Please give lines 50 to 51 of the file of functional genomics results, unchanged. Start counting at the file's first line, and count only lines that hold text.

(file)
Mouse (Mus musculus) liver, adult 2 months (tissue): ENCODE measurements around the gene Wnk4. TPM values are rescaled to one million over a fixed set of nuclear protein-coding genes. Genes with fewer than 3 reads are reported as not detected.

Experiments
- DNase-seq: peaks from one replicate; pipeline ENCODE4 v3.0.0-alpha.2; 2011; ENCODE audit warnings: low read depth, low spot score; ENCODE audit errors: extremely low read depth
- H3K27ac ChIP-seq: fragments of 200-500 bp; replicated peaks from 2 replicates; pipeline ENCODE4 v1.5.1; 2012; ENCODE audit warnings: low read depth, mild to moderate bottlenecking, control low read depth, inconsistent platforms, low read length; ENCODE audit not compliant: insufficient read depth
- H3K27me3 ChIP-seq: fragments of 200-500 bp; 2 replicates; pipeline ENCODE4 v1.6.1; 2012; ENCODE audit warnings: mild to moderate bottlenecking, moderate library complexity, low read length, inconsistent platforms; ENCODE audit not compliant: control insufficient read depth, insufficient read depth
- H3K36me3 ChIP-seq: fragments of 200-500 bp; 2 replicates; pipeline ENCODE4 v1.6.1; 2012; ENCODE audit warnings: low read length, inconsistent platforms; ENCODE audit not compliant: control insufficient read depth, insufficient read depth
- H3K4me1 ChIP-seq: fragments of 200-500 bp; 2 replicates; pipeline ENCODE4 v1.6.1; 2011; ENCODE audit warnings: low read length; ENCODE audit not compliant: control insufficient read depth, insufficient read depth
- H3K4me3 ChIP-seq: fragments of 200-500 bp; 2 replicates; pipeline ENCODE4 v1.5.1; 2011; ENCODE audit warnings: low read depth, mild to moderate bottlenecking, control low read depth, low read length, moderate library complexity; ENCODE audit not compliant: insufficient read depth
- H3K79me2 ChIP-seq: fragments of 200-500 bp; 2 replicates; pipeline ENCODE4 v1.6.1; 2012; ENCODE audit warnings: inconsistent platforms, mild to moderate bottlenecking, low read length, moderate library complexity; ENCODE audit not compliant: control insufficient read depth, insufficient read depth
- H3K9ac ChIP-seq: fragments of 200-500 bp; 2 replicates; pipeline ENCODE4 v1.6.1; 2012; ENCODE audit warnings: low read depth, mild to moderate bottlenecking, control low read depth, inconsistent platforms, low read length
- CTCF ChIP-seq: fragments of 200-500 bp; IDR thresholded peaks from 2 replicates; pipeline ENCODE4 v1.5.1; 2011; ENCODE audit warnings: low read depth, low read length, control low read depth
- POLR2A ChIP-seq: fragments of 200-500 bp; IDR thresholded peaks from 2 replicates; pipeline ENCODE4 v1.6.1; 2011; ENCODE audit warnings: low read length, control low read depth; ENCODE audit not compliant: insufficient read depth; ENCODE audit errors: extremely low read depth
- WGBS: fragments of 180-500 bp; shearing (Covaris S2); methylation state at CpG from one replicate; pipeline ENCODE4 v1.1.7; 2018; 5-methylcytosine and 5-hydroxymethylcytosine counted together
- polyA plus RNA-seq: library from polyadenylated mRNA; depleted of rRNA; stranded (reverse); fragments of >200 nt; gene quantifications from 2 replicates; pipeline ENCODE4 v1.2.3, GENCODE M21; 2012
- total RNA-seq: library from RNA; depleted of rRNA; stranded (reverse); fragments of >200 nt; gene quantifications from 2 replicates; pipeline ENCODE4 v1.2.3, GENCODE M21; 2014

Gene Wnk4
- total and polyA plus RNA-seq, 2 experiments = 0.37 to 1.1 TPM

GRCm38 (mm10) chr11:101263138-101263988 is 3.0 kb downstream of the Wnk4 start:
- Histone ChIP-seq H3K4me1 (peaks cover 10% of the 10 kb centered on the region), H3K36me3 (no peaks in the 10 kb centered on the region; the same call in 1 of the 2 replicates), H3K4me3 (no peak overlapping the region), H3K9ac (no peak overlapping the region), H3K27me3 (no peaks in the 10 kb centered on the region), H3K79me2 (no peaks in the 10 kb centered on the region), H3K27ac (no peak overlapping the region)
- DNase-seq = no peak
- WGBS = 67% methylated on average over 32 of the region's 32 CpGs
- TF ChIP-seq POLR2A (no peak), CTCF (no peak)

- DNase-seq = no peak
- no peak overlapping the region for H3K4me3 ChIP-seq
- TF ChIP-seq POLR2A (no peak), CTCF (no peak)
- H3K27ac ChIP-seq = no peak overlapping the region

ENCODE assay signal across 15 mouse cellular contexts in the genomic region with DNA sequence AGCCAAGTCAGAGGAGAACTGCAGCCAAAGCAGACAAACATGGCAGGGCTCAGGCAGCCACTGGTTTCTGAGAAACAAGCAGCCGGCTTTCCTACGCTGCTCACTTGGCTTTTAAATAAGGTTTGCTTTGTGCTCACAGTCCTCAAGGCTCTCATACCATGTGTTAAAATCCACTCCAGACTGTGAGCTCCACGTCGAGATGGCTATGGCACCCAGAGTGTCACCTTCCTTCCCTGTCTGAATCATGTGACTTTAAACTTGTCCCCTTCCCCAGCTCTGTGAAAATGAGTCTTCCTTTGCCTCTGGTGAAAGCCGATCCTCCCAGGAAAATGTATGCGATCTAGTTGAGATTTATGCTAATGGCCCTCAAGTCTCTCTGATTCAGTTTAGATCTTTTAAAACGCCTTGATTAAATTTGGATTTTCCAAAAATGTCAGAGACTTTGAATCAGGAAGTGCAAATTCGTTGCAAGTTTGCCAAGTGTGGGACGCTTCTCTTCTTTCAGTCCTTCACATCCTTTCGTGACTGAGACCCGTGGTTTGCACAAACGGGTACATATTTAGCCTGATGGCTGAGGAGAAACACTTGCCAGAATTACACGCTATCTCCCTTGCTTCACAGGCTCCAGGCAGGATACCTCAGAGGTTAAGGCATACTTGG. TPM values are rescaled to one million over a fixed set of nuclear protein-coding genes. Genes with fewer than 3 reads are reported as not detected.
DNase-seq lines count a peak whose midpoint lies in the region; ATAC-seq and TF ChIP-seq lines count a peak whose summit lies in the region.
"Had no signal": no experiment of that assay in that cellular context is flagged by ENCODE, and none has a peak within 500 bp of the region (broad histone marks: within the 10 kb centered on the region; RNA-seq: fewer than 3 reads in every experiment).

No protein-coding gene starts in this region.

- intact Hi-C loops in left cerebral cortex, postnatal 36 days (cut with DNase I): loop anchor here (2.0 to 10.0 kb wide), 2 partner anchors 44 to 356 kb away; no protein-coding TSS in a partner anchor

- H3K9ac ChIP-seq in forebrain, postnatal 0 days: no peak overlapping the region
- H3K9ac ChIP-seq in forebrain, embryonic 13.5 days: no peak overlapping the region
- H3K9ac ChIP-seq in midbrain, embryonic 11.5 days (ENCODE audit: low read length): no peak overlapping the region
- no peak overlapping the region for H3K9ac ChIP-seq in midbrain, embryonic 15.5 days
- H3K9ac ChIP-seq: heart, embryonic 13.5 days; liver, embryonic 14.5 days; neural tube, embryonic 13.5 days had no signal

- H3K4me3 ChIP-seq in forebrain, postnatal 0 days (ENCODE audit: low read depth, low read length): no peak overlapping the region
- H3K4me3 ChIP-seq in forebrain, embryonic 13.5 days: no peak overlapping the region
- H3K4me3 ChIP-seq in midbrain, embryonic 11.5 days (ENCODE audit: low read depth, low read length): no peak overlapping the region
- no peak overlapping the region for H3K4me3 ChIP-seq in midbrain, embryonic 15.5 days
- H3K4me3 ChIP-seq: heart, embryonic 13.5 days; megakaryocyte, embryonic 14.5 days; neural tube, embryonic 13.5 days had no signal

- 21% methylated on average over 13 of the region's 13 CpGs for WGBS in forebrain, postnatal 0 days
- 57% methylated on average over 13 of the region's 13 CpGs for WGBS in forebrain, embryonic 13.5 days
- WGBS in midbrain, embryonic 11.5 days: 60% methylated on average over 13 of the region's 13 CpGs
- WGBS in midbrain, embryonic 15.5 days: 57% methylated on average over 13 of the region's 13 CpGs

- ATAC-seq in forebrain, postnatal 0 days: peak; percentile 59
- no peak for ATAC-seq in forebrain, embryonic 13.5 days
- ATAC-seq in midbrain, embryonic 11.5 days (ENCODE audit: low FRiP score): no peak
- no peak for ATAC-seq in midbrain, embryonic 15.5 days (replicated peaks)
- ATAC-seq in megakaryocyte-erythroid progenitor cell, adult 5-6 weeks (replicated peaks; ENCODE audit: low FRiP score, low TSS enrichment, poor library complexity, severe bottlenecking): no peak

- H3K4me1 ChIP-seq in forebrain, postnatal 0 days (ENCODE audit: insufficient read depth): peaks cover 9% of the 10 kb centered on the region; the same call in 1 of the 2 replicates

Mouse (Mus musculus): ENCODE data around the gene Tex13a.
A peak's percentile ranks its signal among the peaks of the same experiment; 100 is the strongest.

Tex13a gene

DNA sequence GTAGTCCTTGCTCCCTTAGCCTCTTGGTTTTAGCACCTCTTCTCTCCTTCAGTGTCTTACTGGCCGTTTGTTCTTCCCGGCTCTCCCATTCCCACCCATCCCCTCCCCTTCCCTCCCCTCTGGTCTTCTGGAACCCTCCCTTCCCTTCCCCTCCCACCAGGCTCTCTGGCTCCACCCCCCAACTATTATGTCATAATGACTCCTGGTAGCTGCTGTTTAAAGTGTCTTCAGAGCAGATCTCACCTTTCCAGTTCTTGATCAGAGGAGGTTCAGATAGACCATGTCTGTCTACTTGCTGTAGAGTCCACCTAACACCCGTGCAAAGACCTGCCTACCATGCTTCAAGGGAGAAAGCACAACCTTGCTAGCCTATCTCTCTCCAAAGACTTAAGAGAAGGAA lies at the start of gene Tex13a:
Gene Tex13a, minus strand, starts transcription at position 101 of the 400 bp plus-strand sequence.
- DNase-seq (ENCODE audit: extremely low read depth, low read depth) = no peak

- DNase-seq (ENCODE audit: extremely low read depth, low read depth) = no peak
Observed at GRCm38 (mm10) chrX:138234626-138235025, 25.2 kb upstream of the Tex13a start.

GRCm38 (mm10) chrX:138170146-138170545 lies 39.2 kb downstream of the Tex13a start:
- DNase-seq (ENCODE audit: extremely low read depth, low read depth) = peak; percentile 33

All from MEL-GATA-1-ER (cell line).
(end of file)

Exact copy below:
- ATAC-seq in megakaryocyte-erythroid progenitor cell, adult 5-6 weeks (replicated peaks; ENCODE audit: low FRiP score, low TSS enrichment, poor library complexity, severe bottlenecking): no peak

- H3K4me1 ChIP-seq in forebrain, postnatal 0 days (ENCODE audit: insufficient read depth): peaks cover 9% of the 10 kb centered on the region; the same call in 1 of the 2 replicates